Alarming News: I like Morgan Freeberg. A lot.
Anti-Idiotarian Rottweiler: We were following a trackback and thinking "hmmm... this is a bloody excellent post!", and then we realized that it was just part III of, well, three...Damn. I wish I'd written those.
Anti-Idiotarian Rottweiler: ...I just remembered that I found a new blog a short while ago, House of Eratosthenes, that I really like. I like his common sense approach and his curiosity when it comes to why people believe what they believe rather than just what they believe.
Brutally Honest: Morgan Freeberg is an intriguing guy...[he] asks great questions and answers others with style, flair, reason and wit. On the blogroll he goes. Make him a part of your regular blogospheric reading. I certainly will.
Brutally Honest: Morgan Freeberg is brilliant.
Common Sense Junction: Misha @ Anti-Idiotarian never ceases to amaze me. He keeps finding other good blogs. I went over to A.I. this morning for my daily Misha fix and he had found this guy named Morgan Freeberg in Fair Oaks, California, that has a blog, House of Eratosthenes. Freeberg says its "The Blog That Nobody Reads" but it may now become the blog that everybody reads.
Jaded Haven: Good God, Morgan, you cover a topic from front to back with a screwy thoroughness I find mind boggling. I'm in awe of your thought proccesses, my friend, you're an exceptional talent. You start by throwing in the kitchen sink, tie in someone's syphilitic uncle, bend around a rip tide of brilliance and bring it all home in a neat, diamond dripping package of an exceptionally readable moment of damn fine wordsmithing. I love reading you.
Mein Blogovault: Make "the Blog that No One Reads" one of your daily reads.
Philmon: When Morgan meanders, stick with him - he's got a point and it'll be worth it in the end. He's not a hit-and-run snarky quip kind of guy. The pieces all fall into place like tumblers in a lock and bang! He's opened a cognative door for you.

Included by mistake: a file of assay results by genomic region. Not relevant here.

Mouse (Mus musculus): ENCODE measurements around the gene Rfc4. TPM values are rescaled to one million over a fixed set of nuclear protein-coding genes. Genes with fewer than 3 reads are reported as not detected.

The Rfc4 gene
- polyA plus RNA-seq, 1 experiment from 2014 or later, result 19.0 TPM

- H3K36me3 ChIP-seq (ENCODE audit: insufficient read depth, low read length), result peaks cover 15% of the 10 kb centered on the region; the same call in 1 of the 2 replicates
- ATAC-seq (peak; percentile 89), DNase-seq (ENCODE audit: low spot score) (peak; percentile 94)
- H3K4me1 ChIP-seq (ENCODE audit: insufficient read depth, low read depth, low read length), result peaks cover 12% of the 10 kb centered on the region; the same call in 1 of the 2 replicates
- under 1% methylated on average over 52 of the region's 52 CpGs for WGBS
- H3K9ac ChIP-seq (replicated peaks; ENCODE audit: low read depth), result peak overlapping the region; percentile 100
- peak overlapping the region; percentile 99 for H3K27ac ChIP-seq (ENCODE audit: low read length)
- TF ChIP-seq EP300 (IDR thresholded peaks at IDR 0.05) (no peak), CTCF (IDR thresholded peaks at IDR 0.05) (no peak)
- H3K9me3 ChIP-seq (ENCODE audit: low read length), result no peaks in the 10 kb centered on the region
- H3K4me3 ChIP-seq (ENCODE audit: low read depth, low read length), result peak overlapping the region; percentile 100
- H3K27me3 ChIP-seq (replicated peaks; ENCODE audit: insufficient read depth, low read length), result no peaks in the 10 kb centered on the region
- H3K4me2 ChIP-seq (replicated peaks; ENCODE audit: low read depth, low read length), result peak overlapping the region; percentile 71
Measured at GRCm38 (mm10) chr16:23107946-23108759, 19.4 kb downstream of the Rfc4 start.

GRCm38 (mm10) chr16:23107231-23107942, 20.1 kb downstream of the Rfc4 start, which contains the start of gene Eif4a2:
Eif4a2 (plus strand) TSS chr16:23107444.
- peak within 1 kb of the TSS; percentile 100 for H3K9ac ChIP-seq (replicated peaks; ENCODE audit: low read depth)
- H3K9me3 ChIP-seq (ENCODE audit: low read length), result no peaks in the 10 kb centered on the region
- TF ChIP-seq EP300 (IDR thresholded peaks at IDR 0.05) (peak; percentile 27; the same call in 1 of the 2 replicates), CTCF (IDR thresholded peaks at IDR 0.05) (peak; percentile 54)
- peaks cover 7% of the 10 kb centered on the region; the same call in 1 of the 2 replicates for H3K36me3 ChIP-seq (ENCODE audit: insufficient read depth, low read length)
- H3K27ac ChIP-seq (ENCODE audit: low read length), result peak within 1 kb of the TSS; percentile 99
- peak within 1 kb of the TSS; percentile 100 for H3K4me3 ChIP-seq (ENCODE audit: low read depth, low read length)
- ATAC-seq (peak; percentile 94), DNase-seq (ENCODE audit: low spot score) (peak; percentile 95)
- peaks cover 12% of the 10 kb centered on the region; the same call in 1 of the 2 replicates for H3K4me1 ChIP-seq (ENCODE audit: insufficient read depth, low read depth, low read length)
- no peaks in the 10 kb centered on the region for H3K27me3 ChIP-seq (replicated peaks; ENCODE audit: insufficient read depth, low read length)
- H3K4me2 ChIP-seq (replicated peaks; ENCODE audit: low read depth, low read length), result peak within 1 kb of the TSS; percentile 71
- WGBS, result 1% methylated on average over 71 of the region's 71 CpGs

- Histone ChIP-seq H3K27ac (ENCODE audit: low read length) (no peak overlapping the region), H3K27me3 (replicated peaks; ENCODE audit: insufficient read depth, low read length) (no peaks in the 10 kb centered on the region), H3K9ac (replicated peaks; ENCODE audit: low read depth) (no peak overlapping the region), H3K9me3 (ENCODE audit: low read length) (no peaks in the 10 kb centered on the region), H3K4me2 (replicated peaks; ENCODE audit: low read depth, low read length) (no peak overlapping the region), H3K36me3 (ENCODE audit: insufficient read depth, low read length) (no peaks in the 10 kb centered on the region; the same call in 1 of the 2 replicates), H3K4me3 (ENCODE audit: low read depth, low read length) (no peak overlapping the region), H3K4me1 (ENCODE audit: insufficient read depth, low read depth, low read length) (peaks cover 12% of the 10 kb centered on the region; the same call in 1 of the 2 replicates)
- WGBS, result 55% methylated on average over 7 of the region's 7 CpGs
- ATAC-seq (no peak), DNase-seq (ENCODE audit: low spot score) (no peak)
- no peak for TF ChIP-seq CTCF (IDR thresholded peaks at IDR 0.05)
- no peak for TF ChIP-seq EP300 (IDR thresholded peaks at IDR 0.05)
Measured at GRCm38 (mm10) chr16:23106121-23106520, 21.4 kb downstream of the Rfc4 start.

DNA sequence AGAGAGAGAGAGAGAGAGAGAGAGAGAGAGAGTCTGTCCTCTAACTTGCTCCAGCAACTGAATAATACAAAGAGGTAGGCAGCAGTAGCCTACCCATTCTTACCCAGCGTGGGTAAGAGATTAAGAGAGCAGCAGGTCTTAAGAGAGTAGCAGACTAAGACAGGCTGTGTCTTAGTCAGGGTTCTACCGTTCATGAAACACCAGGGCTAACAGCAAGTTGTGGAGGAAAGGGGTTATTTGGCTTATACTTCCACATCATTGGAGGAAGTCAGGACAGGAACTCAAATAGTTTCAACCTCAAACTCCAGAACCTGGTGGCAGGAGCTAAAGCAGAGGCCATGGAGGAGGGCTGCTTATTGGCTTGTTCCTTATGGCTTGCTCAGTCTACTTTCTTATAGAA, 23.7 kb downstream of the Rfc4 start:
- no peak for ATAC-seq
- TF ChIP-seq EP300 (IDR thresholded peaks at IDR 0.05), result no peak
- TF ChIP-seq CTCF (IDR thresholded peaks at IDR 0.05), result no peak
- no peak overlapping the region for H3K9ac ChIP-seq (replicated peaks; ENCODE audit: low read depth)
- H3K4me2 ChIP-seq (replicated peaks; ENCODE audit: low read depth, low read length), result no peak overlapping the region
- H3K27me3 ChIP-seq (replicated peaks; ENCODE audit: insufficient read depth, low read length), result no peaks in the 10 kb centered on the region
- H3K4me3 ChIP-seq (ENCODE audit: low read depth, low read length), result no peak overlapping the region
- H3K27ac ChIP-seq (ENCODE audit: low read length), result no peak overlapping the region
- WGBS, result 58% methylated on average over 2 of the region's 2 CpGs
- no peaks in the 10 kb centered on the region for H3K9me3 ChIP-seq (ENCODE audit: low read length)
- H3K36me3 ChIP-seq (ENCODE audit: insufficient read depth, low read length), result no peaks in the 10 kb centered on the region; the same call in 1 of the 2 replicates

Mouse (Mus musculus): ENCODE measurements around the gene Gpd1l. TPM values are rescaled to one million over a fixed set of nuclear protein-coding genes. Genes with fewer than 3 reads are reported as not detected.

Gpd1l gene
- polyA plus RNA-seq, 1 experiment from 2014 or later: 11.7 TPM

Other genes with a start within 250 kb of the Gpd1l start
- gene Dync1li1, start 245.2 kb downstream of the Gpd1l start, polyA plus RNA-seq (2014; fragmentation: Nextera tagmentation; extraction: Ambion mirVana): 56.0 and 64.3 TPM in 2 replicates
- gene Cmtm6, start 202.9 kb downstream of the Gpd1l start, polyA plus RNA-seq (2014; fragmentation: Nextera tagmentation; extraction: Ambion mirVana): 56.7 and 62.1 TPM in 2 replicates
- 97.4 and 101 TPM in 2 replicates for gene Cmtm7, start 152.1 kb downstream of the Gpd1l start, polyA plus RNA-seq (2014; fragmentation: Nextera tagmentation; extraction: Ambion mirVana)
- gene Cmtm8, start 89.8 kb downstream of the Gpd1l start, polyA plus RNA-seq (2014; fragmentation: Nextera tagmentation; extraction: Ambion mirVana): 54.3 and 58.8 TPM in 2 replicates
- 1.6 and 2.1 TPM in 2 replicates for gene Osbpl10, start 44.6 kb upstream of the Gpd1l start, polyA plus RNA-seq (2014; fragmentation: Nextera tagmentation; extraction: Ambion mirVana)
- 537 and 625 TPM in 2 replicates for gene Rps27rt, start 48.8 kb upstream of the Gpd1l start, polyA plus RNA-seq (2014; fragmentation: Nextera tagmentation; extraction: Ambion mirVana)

Rightlinx: Morgan at House of Eratosthenes is one of the best writers out there. I read him nearly every day because he manages to provide an interesting perspective, even though I don't always agree.
Poetic Justice: Cletus! Ah gots a laiv one fer yew...
It is said that people make better decisions meeting in large groups than they do on their own; rarely does anyone challenge this, but for some reason, there arises a need to keep saying it over and over again. I’ve not yet heard anyone seek to assert that a larger group of people can make better decisions than a medium-sized group of people, and I don’t think I will. The largest group I can see deciding things, is the group of United States voters deciding presidential and congressional elections; it remains an inter-generational constant that they, themselves, are terribly disenchanted and unhappy with what they, themselves, have been doing. So if there’s something to this theory of group-think superiority over individual-think, then there must be an optimal group size. There has to be a number, more than one but less than 300 million, inclined to make better decisions than groups of any other size. What an enormous benefit to humankind it would be to find that number. And yet, I’m not aware of anyone trying to look into it.